As with the other episodes this season I continue to be fascinated by Laurel’s development. She is beginning to crack under the burden of the secret she is keeping regarding Sara’s death and really needs to open up to someone but has no apparent outlet for that. The scene she shared with Quentin was great and I loved the moment she revealed that there were things going on with her that couldn’t be shared with her father. Blackthorne’s played the reaction with wonderful subtlety giving just a hint of him being heartbroken by Laurel’s admission. His strength of character wins out by advising her to find someone she can talk to which causes Ted to figure out the best way to train her.
Thea and Oliver’s relationship is really interesting me so far. I like how Thea is happily spending Malcolm’s money by buying a hugely expensive apartment but Oliver is against her spending that blood money. Thea doesn’t care what Oliver thinks and encourages him to suck it up and meet her halfway which he reluctantly does. Thea is in control of the relationship at this point and that is fascinating to watch. There’s a general undercurrent of Oliver losing control of things in his life but this is the most obvious example.
Something tells me the cliffhanger ending is something of a red herring but I am really interested to see what is done with it. It’s not something I expected to see and it all comes from a line in a previous episode that hadn’t even registered with me. Although the “previously on” segment draws attention to it where it could have been left.
I really wish I could rate this episode higher but the material as written just wasn’t all that interesting. The story was predictable and the insights into Felicity’s past didn’t add anything worthwhile to her character. Her more gothic style in the flashbacks was a nice visual gag but she wasn’t written differently enough to make this work in the way that it should have.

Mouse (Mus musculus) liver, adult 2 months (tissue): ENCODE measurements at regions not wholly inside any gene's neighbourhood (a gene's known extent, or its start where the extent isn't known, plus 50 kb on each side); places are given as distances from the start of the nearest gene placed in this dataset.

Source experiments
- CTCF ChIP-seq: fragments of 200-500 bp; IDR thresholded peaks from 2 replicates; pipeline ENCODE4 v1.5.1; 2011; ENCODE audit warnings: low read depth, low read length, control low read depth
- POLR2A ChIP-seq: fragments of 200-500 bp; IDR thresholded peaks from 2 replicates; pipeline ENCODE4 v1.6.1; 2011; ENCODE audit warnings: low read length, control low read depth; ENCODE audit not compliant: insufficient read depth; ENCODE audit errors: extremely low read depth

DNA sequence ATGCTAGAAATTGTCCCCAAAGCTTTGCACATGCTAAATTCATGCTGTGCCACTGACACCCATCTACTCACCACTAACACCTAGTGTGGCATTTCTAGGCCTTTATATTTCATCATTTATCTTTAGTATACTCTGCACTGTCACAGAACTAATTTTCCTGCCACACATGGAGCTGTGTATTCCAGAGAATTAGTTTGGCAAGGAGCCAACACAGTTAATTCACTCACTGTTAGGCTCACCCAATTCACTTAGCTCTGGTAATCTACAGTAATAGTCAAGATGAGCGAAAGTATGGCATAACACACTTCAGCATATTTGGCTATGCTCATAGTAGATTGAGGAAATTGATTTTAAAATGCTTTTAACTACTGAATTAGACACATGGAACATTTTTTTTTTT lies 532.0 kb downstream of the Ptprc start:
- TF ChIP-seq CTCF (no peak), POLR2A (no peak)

Emily Bett Rickards performance is outstanding in this episode and seeing her interact with her mother was good to finally see. I like that they weren’t shy about giving Felicity a character flaw in being ashamed of her mother but the arc that these characters follow isn’t anything we haven’t seen done infinite times in infinite places. If the story hadn’t been on the rails of typical tropes then it might have been something more memorable but as it sits it feels like something of a wasted opportunity.
Thea being in control of her relationship with Oliver by making him think she’s meeting him halfway when she’s actually calling the shots is being handled really well and developing nicely.
Likewise Laurel’s story continues to progress nicely with a particularly effective scene between her and Quentin really helping her move along with things.